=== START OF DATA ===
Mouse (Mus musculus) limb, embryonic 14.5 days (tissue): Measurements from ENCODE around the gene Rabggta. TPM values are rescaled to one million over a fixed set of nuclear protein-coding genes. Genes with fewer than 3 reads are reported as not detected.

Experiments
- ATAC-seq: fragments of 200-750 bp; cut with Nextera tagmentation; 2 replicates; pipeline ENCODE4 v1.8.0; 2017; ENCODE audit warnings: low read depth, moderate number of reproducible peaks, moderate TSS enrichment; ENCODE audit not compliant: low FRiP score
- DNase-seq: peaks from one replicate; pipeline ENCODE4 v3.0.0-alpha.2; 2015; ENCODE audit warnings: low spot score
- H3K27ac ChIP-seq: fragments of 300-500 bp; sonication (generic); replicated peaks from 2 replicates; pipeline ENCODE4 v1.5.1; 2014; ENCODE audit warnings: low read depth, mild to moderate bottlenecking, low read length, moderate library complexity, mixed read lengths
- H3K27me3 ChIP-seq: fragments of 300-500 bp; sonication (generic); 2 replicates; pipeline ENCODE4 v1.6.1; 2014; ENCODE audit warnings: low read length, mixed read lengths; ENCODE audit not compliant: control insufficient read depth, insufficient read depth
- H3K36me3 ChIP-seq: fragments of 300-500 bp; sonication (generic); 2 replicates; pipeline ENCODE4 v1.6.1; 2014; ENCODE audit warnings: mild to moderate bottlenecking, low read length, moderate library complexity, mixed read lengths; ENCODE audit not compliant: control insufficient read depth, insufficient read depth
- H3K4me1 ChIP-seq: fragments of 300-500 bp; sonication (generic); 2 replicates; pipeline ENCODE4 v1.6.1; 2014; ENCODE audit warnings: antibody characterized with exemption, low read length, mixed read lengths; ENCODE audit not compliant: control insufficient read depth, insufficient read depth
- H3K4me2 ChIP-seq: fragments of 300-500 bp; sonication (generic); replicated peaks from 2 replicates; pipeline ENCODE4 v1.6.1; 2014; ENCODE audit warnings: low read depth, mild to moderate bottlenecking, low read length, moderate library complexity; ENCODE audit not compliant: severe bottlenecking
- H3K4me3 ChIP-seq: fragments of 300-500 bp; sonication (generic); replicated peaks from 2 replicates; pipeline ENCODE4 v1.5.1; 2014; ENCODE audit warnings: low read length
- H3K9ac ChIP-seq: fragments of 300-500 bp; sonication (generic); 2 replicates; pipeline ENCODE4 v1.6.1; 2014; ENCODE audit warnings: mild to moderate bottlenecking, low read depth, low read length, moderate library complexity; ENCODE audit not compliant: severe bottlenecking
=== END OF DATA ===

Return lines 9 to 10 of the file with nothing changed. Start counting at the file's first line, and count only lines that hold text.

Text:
- H3K4me2 ChIP-seq: fragments of 300-500 bp; sonication (generic); replicated peaks from 2 replicates; pipeline ENCODE4 v1.6.1; 2014; ENCODE audit warnings: low read depth, mild to moderate bottlenecking, low read length, moderate library complexity; ENCODE audit not compliant: severe bottlenecking
- H3K4me3 ChIP-seq: fragments of 300-500 bp; sonication (generic); replicated peaks from 2 replicates; pipeline ENCODE4 v1.5.1; 2014; ENCODE audit warnings: low read length